5 Questions With LiveWell’s New President & CEO, Gabriel Guillaume
We recently announced that Shepard Nevel, President and CEO of LiveWell Colorado, has accepted a position as President and CEO of Jewish Family Service of Colorado, and Gabriel Guillaume will take the helm as President and CEO of LiveWell Colorado in November. Gabriel has been a core member of LiveWell since 2010. He is currently the Executive Vice President of Local Initiatives and Strategy, and he served as interim CEO from October 2013 to August 2014.
Throughout his career, Gabriel has worked with nonprofits, community groups, government agencies and the private sector around critical social issues such as affordable housing, health, and economic equity. For the past six years, he has increased LiveWell’s impact in communities and schools across the state and elevated the organization’s understanding of the many barriers to healthy eating and active living, particularly for those who face significant obstacles due to economic, racial, and educational inequities.
As President and CEO, Gabriel will be responsible for leading the strategic direction and operational efforts of LiveWell Colorado. We sat down with Gabriel to learn more about his inspirations and aspirations for this work.
Q: What drew you to the nonprofit sector and equity work, and what led you to work with LiveWell Colorado?
I was brought up in a family environment where politics—and its impact on people who have less than others—was a regular topic of conversation. That, combined with living in Costa Rica when I was 13 years old and witnessing the harsh economic disparities there, really affected me. I realized that extreme socioeconomic inequity is a human condition that I could not accept. When I heard about the Vice President of Community Investments position at LiveWell I was at a point in my career where I really wanted to focus on a single issue like health. I accepted the position because I knew it was a great opportunity to work on a critical statewide issue at an organization with the resources to make substantial, systems-level change.
Q: What are some of the biggest successes and challenges you’ve experienced in your 6+ years at LiveWell?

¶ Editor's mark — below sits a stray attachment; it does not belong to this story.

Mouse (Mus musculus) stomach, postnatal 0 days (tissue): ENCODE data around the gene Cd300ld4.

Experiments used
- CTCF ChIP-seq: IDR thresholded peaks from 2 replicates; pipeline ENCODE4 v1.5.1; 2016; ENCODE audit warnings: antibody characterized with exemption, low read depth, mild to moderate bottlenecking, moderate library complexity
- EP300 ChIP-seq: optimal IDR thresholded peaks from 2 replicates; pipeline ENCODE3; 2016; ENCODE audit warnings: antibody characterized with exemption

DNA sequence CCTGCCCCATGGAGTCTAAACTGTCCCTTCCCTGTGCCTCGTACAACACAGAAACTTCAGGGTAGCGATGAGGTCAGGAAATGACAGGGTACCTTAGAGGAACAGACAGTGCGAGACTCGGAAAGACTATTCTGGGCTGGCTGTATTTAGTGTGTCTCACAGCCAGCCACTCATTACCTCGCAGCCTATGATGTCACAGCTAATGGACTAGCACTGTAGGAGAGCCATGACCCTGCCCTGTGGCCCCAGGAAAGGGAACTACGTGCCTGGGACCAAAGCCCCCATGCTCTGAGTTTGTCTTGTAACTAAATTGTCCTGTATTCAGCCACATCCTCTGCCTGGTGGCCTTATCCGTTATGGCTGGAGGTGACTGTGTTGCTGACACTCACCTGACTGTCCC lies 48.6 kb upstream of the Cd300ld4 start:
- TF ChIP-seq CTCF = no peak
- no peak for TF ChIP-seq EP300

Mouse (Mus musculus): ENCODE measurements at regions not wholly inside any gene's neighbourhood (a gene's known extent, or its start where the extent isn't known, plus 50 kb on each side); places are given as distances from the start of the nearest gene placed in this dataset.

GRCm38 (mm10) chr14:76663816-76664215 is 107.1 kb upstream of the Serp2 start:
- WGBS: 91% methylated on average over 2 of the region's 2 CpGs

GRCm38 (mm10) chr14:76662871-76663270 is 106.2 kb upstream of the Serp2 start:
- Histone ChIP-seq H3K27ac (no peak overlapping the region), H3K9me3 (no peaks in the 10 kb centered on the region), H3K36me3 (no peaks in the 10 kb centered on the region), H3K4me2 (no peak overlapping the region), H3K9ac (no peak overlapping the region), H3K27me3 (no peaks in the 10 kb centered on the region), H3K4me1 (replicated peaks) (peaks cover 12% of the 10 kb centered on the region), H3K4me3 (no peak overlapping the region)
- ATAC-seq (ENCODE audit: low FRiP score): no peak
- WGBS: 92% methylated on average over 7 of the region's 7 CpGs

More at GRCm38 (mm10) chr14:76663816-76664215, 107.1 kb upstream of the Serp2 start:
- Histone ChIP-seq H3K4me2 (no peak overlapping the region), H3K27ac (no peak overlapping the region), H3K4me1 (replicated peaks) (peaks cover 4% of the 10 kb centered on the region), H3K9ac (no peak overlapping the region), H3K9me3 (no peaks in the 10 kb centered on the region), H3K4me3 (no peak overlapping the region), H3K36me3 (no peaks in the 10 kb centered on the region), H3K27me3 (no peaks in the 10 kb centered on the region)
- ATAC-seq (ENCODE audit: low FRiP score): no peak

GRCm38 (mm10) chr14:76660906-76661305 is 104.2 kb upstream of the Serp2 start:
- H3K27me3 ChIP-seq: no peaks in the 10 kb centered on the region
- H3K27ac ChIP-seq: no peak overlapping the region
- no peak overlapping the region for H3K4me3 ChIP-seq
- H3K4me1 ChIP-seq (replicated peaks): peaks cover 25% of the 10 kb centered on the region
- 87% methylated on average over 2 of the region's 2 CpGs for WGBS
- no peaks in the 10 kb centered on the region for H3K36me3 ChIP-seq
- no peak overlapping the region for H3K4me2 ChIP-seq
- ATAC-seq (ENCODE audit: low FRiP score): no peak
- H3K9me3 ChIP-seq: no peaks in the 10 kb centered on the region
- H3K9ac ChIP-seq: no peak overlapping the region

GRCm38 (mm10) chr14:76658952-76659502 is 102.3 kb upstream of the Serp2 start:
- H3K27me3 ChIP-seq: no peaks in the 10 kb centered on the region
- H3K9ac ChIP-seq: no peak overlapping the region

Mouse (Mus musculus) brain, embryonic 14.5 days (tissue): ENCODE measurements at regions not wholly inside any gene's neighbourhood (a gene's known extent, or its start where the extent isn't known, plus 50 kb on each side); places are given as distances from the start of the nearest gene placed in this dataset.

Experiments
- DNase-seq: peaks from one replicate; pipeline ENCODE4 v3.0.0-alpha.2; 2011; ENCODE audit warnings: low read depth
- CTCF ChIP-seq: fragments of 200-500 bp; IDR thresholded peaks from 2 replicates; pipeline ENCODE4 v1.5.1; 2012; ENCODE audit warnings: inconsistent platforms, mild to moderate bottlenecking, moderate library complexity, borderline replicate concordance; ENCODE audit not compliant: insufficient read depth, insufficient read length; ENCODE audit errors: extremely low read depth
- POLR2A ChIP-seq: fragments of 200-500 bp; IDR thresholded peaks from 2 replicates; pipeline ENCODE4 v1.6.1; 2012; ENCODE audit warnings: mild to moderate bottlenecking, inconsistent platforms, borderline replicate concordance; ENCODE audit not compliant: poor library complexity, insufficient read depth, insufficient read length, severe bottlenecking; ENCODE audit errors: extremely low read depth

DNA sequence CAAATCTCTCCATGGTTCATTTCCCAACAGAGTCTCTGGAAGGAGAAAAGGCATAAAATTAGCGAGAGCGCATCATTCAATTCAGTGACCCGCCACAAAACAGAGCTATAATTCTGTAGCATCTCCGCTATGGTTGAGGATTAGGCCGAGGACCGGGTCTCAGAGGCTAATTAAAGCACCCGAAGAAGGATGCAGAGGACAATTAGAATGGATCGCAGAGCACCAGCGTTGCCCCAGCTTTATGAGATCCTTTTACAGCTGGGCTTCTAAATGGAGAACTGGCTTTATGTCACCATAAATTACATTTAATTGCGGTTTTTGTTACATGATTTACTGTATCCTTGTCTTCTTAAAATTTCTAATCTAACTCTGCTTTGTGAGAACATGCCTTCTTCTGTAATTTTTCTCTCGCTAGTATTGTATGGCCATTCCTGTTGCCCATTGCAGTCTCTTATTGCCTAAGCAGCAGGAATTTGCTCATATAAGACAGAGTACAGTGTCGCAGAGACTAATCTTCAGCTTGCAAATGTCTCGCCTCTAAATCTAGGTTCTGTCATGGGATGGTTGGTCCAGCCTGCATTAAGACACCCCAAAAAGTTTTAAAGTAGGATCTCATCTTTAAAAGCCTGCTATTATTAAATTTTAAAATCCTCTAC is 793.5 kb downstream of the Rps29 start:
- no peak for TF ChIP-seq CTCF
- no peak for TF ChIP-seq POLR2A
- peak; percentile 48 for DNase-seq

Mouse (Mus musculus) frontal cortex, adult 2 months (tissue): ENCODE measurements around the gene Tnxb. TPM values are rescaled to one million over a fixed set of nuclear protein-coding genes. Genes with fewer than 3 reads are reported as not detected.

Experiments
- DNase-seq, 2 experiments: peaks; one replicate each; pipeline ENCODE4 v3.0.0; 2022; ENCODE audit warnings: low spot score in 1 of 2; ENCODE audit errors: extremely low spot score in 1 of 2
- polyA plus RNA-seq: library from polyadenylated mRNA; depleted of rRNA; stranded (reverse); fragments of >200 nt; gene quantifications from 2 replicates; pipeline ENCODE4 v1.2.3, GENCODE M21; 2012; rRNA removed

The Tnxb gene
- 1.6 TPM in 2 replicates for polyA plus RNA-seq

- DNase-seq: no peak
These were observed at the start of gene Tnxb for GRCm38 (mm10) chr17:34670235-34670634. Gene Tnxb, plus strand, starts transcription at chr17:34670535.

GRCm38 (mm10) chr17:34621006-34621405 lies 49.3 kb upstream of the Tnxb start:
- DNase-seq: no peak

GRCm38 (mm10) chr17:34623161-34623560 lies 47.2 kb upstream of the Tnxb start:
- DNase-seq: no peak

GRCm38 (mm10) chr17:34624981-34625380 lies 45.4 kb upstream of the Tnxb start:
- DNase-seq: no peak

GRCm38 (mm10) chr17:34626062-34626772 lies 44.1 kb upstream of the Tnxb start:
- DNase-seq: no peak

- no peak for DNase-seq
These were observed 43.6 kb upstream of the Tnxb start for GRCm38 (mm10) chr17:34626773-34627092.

There have been many successes over the years, but what has always stood out for me are the many real policy changes we’ve helped catalyze through millions of dollars granted to over 30 communities in Colorado.
One of the biggest challenges has been trying to do issue-based work in a place-based (community) environment. LiveWell is an issue-based (Healthy Eating & Active Living, or HEAL) organization, but the program I was in charge of (Community Investments) was really place-based. This created tension because naturally when we went into communities of color and with poverty, obesity and HEAL were not the top of residents’ lists.
While this is still a challenge that LiveWell faces, the difference now is that rather than coming into community trying to rally people around obesity, we are going to connect with community leaders who have already defined certain issues as important—like food insecurity, safe walking and biking, healthy kids, and healthy schools—and partner with them to advance their interest in their community and inform what our work will be at the state level. So we will spend more time in communities, but our role will be one of convening, listening, and building relationships, as opposed to implementing unrelated programs. To do this we will strive to move away from community partnerships as a program, and toward having community partnerships as our culture at LiveWell.
Q: As you step into the CEO role, what’s at the top of your mind as far as organizational priorities and vision moving forward?
First and foremost, we need to work on clarifying and making relevant the strategic direction of the organization, and how to structure our assets around that to be successful. Another top priority is to clarify and strengthen our commitment to health equity. We need to improve our awareness, compassion and outreach so as to be effective in lifting barriers to healthy choices by understanding the root causes to those barriers. Finally, like most nonprofits, we need to diversify our funding.
Ultimately we must continue to build on our existing strengths so we can do what we already do well, better. My vision is for LiveWell to be a leaner, more efficient and integrated organization where our community relationships, programs, policy, and communications components all work together to achieve a common goal.
Q: How would you describe your leadership style?
My approach to leadership has three main elements:
- Clarity – Be consistent about what success looks like and be very good at clearly communicating that.
- Action – Although hardly an original concept, I believe leadership is a verb, not a noun. Leaders should use action to unify the actions of others and therefore contribute positive energy to the organization, its work, and its constituency.
- Values – Demonstrate compassion, transparency, and a commitment to equity.
- Compassion – Be compassionate toward ourselves, each other, and the people we’re here to serve.
- Transparency – I want people to be open, authentic, and clear with me–and I am committed to doing the same with others.
- Equity – I believe that all of us have rights, the extreme inequities among people are unacceptable, and it is our job as people to try to create a more balanced, equitable world.
Q: What do you like to do in your free time?
I enjoy spending time with my wife, Sara, and our two incredible kids, Grace (5) and Evan (2). I also enjoy biking and am an avid Broncos fan.